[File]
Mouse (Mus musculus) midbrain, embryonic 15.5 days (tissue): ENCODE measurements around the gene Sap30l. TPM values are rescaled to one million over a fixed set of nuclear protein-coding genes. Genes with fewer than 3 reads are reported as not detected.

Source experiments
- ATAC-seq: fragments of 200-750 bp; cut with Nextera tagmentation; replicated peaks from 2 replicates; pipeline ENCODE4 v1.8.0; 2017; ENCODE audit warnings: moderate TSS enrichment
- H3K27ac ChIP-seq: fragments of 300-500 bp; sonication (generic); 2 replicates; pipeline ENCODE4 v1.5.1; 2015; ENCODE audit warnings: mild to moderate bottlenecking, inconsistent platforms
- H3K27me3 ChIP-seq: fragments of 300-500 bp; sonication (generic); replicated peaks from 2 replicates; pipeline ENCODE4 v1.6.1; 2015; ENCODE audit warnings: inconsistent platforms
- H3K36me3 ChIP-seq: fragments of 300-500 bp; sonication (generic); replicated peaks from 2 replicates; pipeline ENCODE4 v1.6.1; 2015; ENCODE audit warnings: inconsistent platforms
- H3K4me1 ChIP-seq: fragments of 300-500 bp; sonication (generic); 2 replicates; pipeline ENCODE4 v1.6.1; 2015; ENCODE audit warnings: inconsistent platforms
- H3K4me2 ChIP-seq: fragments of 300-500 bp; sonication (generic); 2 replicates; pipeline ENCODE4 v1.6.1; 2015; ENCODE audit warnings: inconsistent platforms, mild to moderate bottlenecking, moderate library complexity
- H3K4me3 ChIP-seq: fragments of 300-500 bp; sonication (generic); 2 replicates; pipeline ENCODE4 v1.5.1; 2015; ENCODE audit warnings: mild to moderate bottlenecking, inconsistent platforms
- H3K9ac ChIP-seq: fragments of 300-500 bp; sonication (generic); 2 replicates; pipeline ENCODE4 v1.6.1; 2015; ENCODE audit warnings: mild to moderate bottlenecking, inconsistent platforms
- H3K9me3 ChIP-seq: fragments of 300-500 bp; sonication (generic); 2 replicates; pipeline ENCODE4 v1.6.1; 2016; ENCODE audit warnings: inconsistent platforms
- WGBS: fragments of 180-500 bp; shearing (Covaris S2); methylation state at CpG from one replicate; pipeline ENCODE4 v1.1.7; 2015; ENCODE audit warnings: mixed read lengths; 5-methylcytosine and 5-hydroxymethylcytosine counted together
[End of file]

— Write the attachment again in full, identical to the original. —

Mouse (Mus musculus) midbrain, embryonic 15.5 days (tissue): ENCODE measurements around the gene Sap30l. TPM values are rescaled to one million over a fixed set of nuclear protein-coding genes. Genes with fewer than 3 reads are reported as not detected.

Source experiments
- ATAC-seq: fragments of 200-750 bp; cut with Nextera tagmentation; replicated peaks from 2 replicates; pipeline ENCODE4 v1.8.0; 2017; ENCODE audit warnings: moderate TSS enrichment
- H3K27ac ChIP-seq: fragments of 300-500 bp; sonication (generic); 2 replicates; pipeline ENCODE4 v1.5.1; 2015; ENCODE audit warnings: mild to moderate bottlenecking, inconsistent platforms
- H3K27me3 ChIP-seq: fragments of 300-500 bp; sonication (generic); replicated peaks from 2 replicates; pipeline ENCODE4 v1.6.1; 2015; ENCODE audit warnings: inconsistent platforms
- H3K36me3 ChIP-seq: fragments of 300-500 bp; sonication (generic); replicated peaks from 2 replicates; pipeline ENCODE4 v1.6.1; 2015; ENCODE audit warnings: inconsistent platforms
- H3K4me1 ChIP-seq: fragments of 300-500 bp; sonication (generic); 2 replicates; pipeline ENCODE4 v1.6.1; 2015; ENCODE audit warnings: inconsistent platforms
- H3K4me2 ChIP-seq: fragments of 300-500 bp; sonication (generic); 2 replicates; pipeline ENCODE4 v1.6.1; 2015; ENCODE audit warnings: inconsistent platforms, mild to moderate bottlenecking, moderate library complexity
- H3K4me3 ChIP-seq: fragments of 300-500 bp; sonication (generic); 2 replicates; pipeline ENCODE4 v1.5.1; 2015; ENCODE audit warnings: mild to moderate bottlenecking, inconsistent platforms
- H3K9ac ChIP-seq: fragments of 300-500 bp; sonication (generic); 2 replicates; pipeline ENCODE4 v1.6.1; 2015; ENCODE audit warnings: mild to moderate bottlenecking, inconsistent platforms
- H3K9me3 ChIP-seq: fragments of 300-500 bp; sonication (generic); 2 replicates; pipeline ENCODE4 v1.6.1; 2016; ENCODE audit warnings: inconsistent platforms
- WGBS: fragments of 180-500 bp; shearing (Covaris S2); methylation state at CpG from one replicate; pipeline ENCODE4 v1.1.7; 2015; ENCODE audit warnings: mixed read lengths; 5-methylcytosine and 5-hydroxymethylcytosine counted together